Already competing for the five slots are nine front-runners with 10 roles: Cate Blanchett ("The Curious Case of Benjamin Button"), Sally Hawkins ("Happy-Go-Lucky"), Angelina Jolie ("Changeling"), Nicole Kidman ("Australia"), Keira Knightley ("The Duchess"), Melissa Leo ("Frozen River"), Meryl Streep ("Doubt"), Kristin Scott Thomas ("I’ve Loved You So Long") and Kate Winslet ("Revolutionary Road" and "The Reader"). Plus lots of other gals angling to get in, like Michelle Williams ("Wendy and Lucy") and Emma Thompson ("Last Chance Harvey").
However, Hathaway has a few strong factors in her favor. She may be known chiefly as the star of popcorn pix such as "The Princess Diaries" and "Get Smart," but Oscar has doled out nominations to other stars like her who've made the crossover to "serious" films. Before being nominated for "Leaving Las Vegas," Elisabeth Shue was known mostly for commercial fare such as "Cocktail," "Adventures in Babysitting" and "Back to the Future II and III." Before she won for "Monster," the standout films of Charlize Theron's career were "The Devil's Advocate," "The Curse of the Jade Scorpion" and "The Italian Job." Nicole Kidman's Oscar-winning turn in "The Hours" was a radical departure from previous pix like "Dead Calm," "To Die For" and "Days of Thunder."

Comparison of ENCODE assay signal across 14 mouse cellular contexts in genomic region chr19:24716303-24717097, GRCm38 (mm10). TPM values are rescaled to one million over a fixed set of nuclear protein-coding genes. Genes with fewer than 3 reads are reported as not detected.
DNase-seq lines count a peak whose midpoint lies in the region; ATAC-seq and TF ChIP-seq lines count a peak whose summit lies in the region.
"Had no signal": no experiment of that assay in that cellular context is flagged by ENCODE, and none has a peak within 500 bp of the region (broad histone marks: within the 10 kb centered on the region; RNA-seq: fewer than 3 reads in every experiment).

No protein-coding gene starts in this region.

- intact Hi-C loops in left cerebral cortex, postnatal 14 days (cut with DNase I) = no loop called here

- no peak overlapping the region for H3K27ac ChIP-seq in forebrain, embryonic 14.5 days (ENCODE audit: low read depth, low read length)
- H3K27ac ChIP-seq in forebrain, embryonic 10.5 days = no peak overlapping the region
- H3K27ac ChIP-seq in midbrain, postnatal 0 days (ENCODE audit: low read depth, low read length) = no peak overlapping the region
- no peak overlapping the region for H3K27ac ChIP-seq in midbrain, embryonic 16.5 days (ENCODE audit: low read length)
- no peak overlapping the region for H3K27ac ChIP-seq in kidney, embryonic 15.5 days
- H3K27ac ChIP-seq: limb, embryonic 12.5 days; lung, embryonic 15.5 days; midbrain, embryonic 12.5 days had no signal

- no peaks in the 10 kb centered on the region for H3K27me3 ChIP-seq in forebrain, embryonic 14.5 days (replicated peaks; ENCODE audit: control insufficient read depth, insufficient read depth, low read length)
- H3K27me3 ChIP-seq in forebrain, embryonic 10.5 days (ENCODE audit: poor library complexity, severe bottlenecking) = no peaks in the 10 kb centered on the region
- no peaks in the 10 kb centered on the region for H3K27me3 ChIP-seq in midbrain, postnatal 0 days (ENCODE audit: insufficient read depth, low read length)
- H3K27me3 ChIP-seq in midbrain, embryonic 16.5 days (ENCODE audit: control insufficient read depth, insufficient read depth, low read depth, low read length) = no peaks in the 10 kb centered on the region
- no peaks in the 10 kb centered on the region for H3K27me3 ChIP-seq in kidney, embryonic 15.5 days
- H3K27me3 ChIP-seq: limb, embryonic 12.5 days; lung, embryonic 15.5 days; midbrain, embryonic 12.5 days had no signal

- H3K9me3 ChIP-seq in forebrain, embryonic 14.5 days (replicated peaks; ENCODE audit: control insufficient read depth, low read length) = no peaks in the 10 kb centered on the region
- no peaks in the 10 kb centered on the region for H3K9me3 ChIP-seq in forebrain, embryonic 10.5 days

Another thing Anne Hathaway has going for her is the randy nature of Hollywood's naked Golden Boy. He loves actresses with goody-goody reputations who dare to take on naughty roles.
Just a few years after she portrayed a wholesome housewife in "It's a Wonderful Life," Oscar gave Donna Reed a generous tip for turning to prostitution in "From Here to Eternity" — a trophy as best supporting actress. Julia Roberts got a nomination in the lead race for taking up the same job in "Pretty Woman." The original "America's Sweetheart," Mary Pickford, didn't become so risqué to win her best-actress prize, but "Coquette" ended up causing a national uproar — not for her role as a reckless socialite, but for revealing a new hairdo: a bob. The news was so shocking that it made the front page of the New York Times.
(United Artists, Buena Vista, Columbia Pictures, Miramax, Sony Pictures Classics)